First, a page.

Many thanks to the sponsors and speakers of the Fourth Annual Conference on Low Dose Naltrexone which was held for the first time on the West Coast at USC on October 8, 2008 – they have provided other references attached below.

Naltrexone became available as a generic drug many years after 1984, and thus there is no profit in this use for pharmaceutical companies.  Only recently, has the science progressed enough to understand its new uses.  Therefore what you may read in various sources on the web may be the “old science,” whereas the articles below are the “new science.”

I will be updating this page in the near future but wanted to make these recent publications and documents available now.


Update June 22, 2010: Check back for patient case reports I will be publishing soon now that I have more specific information on how morphinans work on path pathways and on the central nervous system.

I recommend this book:

The Promise of Low Dose Naltrexone Therapy

by Elaine A. Moore & Samantha Wilkinson, McFarland & Company Inc., 2009

The Promise of Low Dose Naltrexone Therapy

“Grounded in clinical and scientific research, this book describes the history of naltrexone, its potential therapeutic uses, its effects on the immune system, its pharmacological properties, and how the drug is administered. It also lists … patient resources, and includes interviews with LDN patients and researchers.”


If you are unable to view and print PDF files below,

download the free PDF reader.

If you do not have Microsoft Powerpoint software to view slides,

download the free Microsoft Powerpoint Viewer.

Download sizes are in parentheses to the right of each download link.


Non-stereoselective reversal of neuropathic pain by naloxone and naltrexone, involvement of toll-like receptor 4 (TLR4)

Morphinan Neuroprotection by Zhang, Hong, Kim, et al, Crit.Rev.Neurobiol. 16(4):271-302, 2004 (PDF)  450k

Microglia Mediated Neurotoxicity Molecular Mechanisms. Block Zecca Hong, Nature Reviews Neurosci 8:57, 2007 (PDF) 529k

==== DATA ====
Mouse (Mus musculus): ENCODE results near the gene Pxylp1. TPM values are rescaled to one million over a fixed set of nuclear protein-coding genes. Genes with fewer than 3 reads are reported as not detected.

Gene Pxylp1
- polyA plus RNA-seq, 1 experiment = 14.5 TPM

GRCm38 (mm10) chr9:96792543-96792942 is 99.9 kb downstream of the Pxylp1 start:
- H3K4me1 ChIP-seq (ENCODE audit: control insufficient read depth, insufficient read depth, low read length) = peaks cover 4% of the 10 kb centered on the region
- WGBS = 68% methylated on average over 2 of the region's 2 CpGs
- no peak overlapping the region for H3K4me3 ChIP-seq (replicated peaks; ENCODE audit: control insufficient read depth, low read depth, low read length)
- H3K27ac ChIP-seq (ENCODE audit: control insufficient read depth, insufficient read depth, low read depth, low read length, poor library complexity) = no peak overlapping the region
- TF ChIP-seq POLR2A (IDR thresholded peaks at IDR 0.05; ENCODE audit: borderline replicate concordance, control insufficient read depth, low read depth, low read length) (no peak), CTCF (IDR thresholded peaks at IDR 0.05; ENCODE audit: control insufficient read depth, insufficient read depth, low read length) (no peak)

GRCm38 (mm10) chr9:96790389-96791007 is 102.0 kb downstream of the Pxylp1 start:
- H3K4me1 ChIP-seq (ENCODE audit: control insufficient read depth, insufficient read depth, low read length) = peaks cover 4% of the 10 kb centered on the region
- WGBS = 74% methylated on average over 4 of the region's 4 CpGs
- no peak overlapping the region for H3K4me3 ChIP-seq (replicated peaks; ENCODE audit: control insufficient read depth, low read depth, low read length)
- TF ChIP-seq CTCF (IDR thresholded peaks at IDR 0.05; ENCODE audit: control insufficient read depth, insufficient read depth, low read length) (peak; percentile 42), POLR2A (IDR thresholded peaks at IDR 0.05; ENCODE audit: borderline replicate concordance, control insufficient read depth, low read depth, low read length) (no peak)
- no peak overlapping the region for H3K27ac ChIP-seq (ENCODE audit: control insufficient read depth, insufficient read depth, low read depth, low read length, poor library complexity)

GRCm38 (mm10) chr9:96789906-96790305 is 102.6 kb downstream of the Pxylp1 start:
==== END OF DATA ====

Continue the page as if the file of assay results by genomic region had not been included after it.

Peroxynitrites in MS,  Dr Tom Gilhooly, Scotland, USC 4th Annual LDN Conference 2008 (PDF)  77k

LDN research on MS in Scotland Dr Tom Gilhooly, USC 4th Annual LDN Conference, 2008 (Powerpoint)  12M

LDN In MS, Bruce Cree MD, UCSF Poster, 2008 (PDF)  154k

A Pilot Trial of LDN in Primary Progressive MS, Gironi et al, Multiple Sclerosis 14:1076–1083, 2008 (PDF)  222k

LDN for Treatment of MS – Clinical Trials Are Needed, Patel, Ann Pharmacotherapy 41 (9):1549, 2007 (PDF)  114k

LDN Improves Active Crohns Disease, Jill Smith MD et al, Am J Gastroenterology 2007 (PDF) 121k

LDN Immune System Autism & HIV, Vojdani, USC 4th Annual LDN Conference, 2008(Powerpoint)  5.7M

LDN Immune System Autism & HIV, Vojdani Part 2, USC 4th Annual Conference, 2008 (Powerpoint)  3.6M

Naltrexone ULD Decreases Side Effects and Potentiates the Effect of Methadone 2003 JP&SM Cruciani Arbuck  (PDF) 80KB


Update December 10, 2010:  For further research publications on glia, please refer here.

Refer here for a case report of severe RSD responding primarily to naltrexone.


The material on this site is for informational purposes only.

It is not a substitute for medical advice, diagnosis or treatment provided by a qualified health care provider.


For My Home Page, click here:  Welcome to my Weblog on Pain Management!


20 Responses to “Low Dose Naltrexone “LDN” and Dextromethorphan off label for Pain, RSD, Chronic Fatigue, Fibromyalgia, MS, Crohn’s Disease”

  1. Nancy Sajben MD Says:

    Yes, I have used ultra low dose naltrexone since ~2003 in patients who use opioids for pain. In many, it markedly improves pain, improves function to a level not achieved with opioids, and allows them to significantly reduce their opioid dose.

  2. liz Says:

    Dr. Sajben